Titia de Lange is head of the Laboratory of Cell Biology and Genetics at The Rockefeller University and director of the university’s Anderson Center for Cancer Research. In November she will succeed Günter Blobel as chair of the Wiley Prize jury and she spoke to us recently about the prize and its importance.
Q. Can you tell us about your background and your current position?
A. I am from Holland but have been in the US for 30 years. I did my PhD in Amsterdam and then went to UCSF to study with Harold Varmus who received a Nobel Prize for his work on cancer genes. After my work with Harold, I moved to The Rockefeller University to set up my own lab and I have been here for 25 years.
Q. How did you become involved with The Wiley Prize?
A. Outgoing chair of the Wiley Prize, Günter Blobel asked me to join the committee.
Q. Why are prizes such as the Wiley Prize important to the biomedical research community?
A. The Wiley Prize is unusual in that it often is ahead of other award committees. The Wiley Prize can guide other committees to potential candidates. This has happened time and again with Wiley awardees receiving major awards later.
Q. What does the Prize offer scientists?
A. Prizes offer scientists recognition of their research. To be selected by a group of your peers for your discoveries is an important validation ofyour work. . The Wiley Prize in particular offers a $35,000 award and a luncheon in honor of the prizewinner(s). Nominations are open until September 30th, 2015 and can be submitted here.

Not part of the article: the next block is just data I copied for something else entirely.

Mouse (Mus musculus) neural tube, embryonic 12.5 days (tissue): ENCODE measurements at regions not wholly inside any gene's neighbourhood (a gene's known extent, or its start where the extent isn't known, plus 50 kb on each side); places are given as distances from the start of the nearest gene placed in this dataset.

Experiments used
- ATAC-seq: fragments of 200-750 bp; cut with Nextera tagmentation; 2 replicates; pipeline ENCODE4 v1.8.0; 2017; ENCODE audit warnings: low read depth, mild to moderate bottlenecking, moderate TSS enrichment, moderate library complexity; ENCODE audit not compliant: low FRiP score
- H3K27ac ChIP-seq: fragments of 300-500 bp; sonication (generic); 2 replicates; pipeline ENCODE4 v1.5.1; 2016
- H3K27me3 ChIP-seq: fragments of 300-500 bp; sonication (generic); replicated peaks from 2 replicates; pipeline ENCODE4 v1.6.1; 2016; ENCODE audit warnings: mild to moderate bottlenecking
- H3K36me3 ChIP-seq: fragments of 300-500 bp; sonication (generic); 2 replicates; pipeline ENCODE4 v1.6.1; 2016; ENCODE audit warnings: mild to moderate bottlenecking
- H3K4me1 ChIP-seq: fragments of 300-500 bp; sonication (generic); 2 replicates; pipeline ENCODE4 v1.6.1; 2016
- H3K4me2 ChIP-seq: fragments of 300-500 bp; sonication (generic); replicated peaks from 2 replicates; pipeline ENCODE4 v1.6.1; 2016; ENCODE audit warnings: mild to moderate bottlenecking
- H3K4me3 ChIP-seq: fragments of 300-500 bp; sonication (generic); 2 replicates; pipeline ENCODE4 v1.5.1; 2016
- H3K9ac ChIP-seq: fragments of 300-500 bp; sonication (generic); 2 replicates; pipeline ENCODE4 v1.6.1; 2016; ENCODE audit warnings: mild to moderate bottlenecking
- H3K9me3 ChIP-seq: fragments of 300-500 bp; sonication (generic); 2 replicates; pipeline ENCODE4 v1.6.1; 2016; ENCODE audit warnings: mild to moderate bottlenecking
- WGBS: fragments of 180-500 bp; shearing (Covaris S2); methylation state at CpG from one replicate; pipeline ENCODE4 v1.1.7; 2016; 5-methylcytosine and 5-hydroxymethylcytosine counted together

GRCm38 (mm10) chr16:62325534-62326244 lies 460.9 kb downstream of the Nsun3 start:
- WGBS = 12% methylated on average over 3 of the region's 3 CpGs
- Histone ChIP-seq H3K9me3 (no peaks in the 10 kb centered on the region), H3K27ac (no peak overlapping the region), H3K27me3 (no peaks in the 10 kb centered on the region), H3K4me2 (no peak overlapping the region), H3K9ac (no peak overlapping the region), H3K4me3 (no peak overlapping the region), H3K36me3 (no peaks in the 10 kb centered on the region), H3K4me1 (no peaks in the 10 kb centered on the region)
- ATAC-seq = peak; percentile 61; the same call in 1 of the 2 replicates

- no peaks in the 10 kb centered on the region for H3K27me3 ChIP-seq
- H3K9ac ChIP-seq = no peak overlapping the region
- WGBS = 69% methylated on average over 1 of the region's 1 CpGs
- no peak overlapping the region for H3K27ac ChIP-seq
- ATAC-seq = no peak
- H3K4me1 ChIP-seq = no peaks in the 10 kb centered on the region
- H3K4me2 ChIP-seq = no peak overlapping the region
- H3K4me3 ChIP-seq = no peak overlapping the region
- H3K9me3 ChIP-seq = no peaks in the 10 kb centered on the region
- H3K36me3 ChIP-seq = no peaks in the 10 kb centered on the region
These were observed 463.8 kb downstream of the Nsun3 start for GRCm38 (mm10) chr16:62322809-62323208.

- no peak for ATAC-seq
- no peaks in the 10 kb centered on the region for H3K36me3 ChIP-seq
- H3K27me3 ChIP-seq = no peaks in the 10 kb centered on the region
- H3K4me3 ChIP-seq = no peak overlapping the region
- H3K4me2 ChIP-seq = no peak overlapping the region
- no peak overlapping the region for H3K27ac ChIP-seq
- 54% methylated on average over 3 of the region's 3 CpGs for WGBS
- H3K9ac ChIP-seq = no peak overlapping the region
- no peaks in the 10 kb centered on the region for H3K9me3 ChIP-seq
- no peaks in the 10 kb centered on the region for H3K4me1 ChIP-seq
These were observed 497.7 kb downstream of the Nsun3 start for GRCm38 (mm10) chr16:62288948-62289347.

Q. Can you tell us about a few of the notable prizewinners?
A. As I said, the Wiley has often been ahead of the curve. Notable examples are: Peter Walter and Kazutoshi Mori who received the Wiley in 2005 and the Lasker Award in 2014; Liz Blackburn and Carol Greider who received the Wiley in 2006 and the Nobel in 2009. And Andrew Fire and Craig Mello who received the Wiley Prize in 2003 and the Nobel in 2006. This year’s Wiley Prize winners Evelyn Witkin and Stephen Elledge went on to win the Lasker Award earlier this month.
Q. You have been the recipient of numerous awards in the biomedical sciences as well. What do you feel has been the most significant achievement in your career thus far?
A. I have worked my whole career on one simple problem in biology: how do eukaryotic cells survive with linear chromosomes? The problem is that the ends of the chromosomes look like broken DNA and cells will try to repair them. We have telomeres at our chromosome ends to prevent such repair, which could lead to a disaster in our genome. I have been studying telomeres for 25 years to understand how they work. We have come a long way and understand in principle how they work but much remains to be discovered, thankfully….